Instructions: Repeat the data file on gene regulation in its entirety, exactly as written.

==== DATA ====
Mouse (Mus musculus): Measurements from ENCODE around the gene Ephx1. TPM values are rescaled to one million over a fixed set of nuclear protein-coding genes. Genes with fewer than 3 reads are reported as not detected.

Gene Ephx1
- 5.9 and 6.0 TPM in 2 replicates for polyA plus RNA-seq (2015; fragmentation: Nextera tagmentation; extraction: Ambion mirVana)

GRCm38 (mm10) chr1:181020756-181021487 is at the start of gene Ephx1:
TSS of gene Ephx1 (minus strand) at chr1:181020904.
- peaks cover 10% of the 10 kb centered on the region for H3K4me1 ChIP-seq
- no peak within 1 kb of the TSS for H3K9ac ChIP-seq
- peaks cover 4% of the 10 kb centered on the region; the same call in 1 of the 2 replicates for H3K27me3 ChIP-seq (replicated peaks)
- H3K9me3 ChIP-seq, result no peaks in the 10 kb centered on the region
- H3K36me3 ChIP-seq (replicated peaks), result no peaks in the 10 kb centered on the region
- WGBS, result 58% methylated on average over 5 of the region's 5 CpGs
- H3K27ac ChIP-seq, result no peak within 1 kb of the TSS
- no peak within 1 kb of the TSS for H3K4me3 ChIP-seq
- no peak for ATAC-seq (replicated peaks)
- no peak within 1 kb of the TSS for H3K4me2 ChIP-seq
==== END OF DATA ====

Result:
Mouse (Mus musculus): Measurements from ENCODE around the gene Ephx1. TPM values are rescaled to one million over a fixed set of nuclear protein-coding genes. Genes with fewer than 3 reads are reported as not detected.

Gene Ephx1
- 5.9 and 6.0 TPM in 2 replicates for polyA plus RNA-seq (2015; fragmentation: Nextera tagmentation; extraction: Ambion mirVana)

GRCm38 (mm10) chr1:181020756-181021487 is at the start of gene Ephx1:
TSS of gene Ephx1 (minus strand) at chr1:181020904.
- peaks cover 10% of the 10 kb centered on the region for H3K4me1 ChIP-seq
- no peak within 1 kb of the TSS for H3K9ac ChIP-seq
- peaks cover 4% of the 10 kb centered on the region; the same call in 1 of the 2 replicates for H3K27me3 ChIP-seq (replicated peaks)
- H3K9me3 ChIP-seq, result no peaks in the 10 kb centered on the region
- H3K36me3 ChIP-seq (replicated peaks), result no peaks in the 10 kb centered on the region
- WGBS, result 58% methylated on average over 5 of the region's 5 CpGs
- H3K27ac ChIP-seq, result no peak within 1 kb of the TSS
- no peak within 1 kb of the TSS for H3K4me3 ChIP-seq
- no peak for ATAC-seq (replicated peaks)
- no peak within 1 kb of the TSS for H3K4me2 ChIP-seq